Good Monday Morning to this week 42 of 2019
He made known to us the mystery of his will, according to His kind intention which He purposed in Him. Ephesians 1.9
Jesus answered them, “To you, it has been granted to know the mysteries of the kingdom of heaven, but to them, it has not been granted. Matthew 13:11
In this passage of Matthew 13, Jesus answers in terms of the elect, God’s chosen people, defined by those who have genuine faith in God in contrast to those with rebellion, spiritual dullness and unbelief.
Jesus answers with a well-structured chiasm. (Two ideas are interwoven in one narrative.)
“Chiasmus, the figure of speech in which two or more clauses are related to each other through a reversal of structures in order to make a larger point; that is, the clauses display inverted parallelism”
While seeing they do not see, and while hearing they do not hear, nor do they understand. In their case the prophecy of Isaiah is being fulfilled, which says, ‘you will keep on hearing, but will not understand; you will keep on seeing, but will not perceive; for the heart of this people has become dull, with their ears they scarcely hear, and they have closed their eyes,
They would see with their eyes, hear with their ears, and understand with their heart and return, and he would heal them. Blessed are your eyes, because they see; and your ears, because they hear. For truly I say to you that many prophets and righteous men
desired to see what you see, and did not see it, and to hear what you hear, and did not hear it.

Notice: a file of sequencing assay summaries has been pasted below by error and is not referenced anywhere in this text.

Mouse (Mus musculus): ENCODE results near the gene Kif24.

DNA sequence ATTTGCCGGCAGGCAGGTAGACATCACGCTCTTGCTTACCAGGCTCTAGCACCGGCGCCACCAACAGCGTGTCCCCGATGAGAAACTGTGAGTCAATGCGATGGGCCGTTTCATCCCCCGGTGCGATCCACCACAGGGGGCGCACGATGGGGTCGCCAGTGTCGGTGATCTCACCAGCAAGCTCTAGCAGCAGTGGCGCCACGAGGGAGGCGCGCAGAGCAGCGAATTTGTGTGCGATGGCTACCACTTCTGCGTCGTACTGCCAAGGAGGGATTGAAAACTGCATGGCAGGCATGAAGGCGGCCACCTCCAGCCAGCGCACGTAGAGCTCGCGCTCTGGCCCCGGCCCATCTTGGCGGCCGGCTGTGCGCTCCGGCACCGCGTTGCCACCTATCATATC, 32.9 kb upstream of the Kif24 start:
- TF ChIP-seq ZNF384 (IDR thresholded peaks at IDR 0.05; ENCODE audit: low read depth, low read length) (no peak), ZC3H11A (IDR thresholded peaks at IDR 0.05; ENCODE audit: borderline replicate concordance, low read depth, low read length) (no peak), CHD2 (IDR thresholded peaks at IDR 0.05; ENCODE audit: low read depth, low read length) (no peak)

The literary beauty of the chiasm is apparent.
Another example of an ABCB’A’ chiasm in John 4.
A – But the hour cometh, and now is, when the true worshippers shall worship the Father in spirit and in truth:
B – For the Father seeketh such to worship him.
C – God is a Spirit:
B – And they that worship him
A – And must worship him in spirit and in truth.
Chiasmus is not a secret Bible code, although it is often hidden by translations which may obscure the occurrence of repetitions of keywords and phrases, and sometimes it is hidden by numeric verse and chapter divisions.
Jesus himself taught in chiastic structures. Take the parable of the workers recruited for a penny a day recorded in Matthew 20. The parable is bounded by the classic chiasm.
“The first shall be last, and the last first” which is repeated at the end of this parable but in reverse – “the last shall be first, and the first last”!
In between, the parable is a dramatized chiasm – the first laborers are called up last, and vice versa. This clearly demonstrates that chiasm is a conscious technique in the mind of Jesus for teaching disciples.
One more meaningful Chisam.
No one can serve two masters;
for either, he will hate the one
and love the other,
or he will be devoted to one
and despise the other.
You cannot serve God and wealth.
(Matt 6:24 NASB)
Chiasms are usually arranged in the same top-to-bottom form as they appear in the text:
A – No one can serve two masters;
B – for either he will hate the one
C – and love the other,
C – or he will be devoted to one
B – and despise the other.
A – You cannot serve God and wealth.
In Western cultures, we are trained to look for the emphasis at the beginning and/or the end of the text. Therefore, we naturally believe that this verse is about serving either God or money.
Looking deeper at this chiasm, you see two places of emphasis: the center point focuses on loving the right master and the first/last elements focus on serving that master.
While serving God is good and proper, love and devotion to Him should be our driving force.
Wishing you deep insights this week as you look at the mysteries or secrets of God and discover beauty, right in the depth of the living Word.
Have a blessed week